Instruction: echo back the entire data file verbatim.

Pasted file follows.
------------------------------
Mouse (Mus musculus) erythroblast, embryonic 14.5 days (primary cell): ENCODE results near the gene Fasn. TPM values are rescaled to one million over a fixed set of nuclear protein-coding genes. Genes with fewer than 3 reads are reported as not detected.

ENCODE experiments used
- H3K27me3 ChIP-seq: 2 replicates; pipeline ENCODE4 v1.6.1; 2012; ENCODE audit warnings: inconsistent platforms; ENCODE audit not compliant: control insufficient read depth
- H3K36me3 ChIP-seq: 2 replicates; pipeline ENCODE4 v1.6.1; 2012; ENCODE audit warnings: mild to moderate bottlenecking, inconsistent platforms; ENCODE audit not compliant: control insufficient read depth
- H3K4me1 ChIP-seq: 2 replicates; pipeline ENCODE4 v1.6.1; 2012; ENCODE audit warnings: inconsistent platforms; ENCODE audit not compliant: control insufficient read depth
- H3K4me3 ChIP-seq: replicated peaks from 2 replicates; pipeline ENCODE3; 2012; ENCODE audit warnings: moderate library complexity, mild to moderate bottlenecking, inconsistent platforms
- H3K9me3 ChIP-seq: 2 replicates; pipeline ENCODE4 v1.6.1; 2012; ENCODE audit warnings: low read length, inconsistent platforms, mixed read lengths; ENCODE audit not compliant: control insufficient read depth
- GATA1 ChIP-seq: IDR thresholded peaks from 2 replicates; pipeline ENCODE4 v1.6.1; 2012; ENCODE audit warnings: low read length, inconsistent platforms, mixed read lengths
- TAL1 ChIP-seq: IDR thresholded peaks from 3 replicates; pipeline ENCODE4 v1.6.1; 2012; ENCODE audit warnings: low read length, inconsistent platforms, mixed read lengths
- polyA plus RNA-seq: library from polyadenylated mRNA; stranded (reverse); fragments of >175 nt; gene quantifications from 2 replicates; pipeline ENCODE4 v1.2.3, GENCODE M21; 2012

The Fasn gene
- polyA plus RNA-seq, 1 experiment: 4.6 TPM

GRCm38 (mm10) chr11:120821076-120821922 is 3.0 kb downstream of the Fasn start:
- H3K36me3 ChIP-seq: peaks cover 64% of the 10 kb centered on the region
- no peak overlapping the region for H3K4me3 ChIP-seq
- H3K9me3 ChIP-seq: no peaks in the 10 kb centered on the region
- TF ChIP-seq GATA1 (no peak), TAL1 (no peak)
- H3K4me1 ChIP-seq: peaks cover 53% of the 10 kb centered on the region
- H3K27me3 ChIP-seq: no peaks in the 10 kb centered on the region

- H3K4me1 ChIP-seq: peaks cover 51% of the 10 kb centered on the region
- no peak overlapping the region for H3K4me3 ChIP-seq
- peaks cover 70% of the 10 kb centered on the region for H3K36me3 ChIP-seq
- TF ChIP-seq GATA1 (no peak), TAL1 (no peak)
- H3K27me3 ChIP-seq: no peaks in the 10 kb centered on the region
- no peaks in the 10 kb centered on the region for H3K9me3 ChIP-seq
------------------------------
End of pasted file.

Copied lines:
Mouse (Mus musculus) erythroblast, embryonic 14.5 days (primary cell): ENCODE results near the gene Fasn. TPM values are rescaled to one million over a fixed set of nuclear protein-coding genes. Genes with fewer than 3 reads are reported as not detected.

ENCODE experiments used
- H3K27me3 ChIP-seq: 2 replicates; pipeline ENCODE4 v1.6.1; 2012; ENCODE audit warnings: inconsistent platforms; ENCODE audit not compliant: control insufficient read depth
- H3K36me3 ChIP-seq: 2 replicates; pipeline ENCODE4 v1.6.1; 2012; ENCODE audit warnings: mild to moderate bottlenecking, inconsistent platforms; ENCODE audit not compliant: control insufficient read depth
- H3K4me1 ChIP-seq: 2 replicates; pipeline ENCODE4 v1.6.1; 2012; ENCODE audit warnings: inconsistent platforms; ENCODE audit not compliant: control insufficient read depth
- H3K4me3 ChIP-seq: replicated peaks from 2 replicates; pipeline ENCODE3; 2012; ENCODE audit warnings: moderate library complexity, mild to moderate bottlenecking, inconsistent platforms
- H3K9me3 ChIP-seq: 2 replicates; pipeline ENCODE4 v1.6.1; 2012; ENCODE audit warnings: low read length, inconsistent platforms, mixed read lengths; ENCODE audit not compliant: control insufficient read depth
- GATA1 ChIP-seq: IDR thresholded peaks from 2 replicates; pipeline ENCODE4 v1.6.1; 2012; ENCODE audit warnings: low read length, inconsistent platforms, mixed read lengths
- TAL1 ChIP-seq: IDR thresholded peaks from 3 replicates; pipeline ENCODE4 v1.6.1; 2012; ENCODE audit warnings: low read length, inconsistent platforms, mixed read lengths
- polyA plus RNA-seq: library from polyadenylated mRNA; stranded (reverse); fragments of >175 nt; gene quantifications from 2 replicates; pipeline ENCODE4 v1.2.3, GENCODE M21; 2012

The Fasn gene
- polyA plus RNA-seq, 1 experiment: 4.6 TPM

GRCm38 (mm10) chr11:120821076-120821922 is 3.0 kb downstream of the Fasn start:
- H3K36me3 ChIP-seq: peaks cover 64% of the 10 kb centered on the region
- no peak overlapping the region for H3K4me3 ChIP-seq
- H3K9me3 ChIP-seq: no peaks in the 10 kb centered on the region
- TF ChIP-seq GATA1 (no peak), TAL1 (no peak)
- H3K4me1 ChIP-seq: peaks cover 53% of the 10 kb centered on the region
- H3K27me3 ChIP-seq: no peaks in the 10 kb centered on the region

- H3K4me1 ChIP-seq: peaks cover 51% of the 10 kb centered on the region
- no peak overlapping the region for H3K4me3 ChIP-seq
- peaks cover 70% of the 10 kb centered on the region for H3K36me3 ChIP-seq
- TF ChIP-seq GATA1 (no peak), TAL1 (no peak)
- H3K27me3 ChIP-seq: no peaks in the 10 kb centered on the region
- no peaks in the 10 kb centered on the region for H3K9me3 ChIP-seq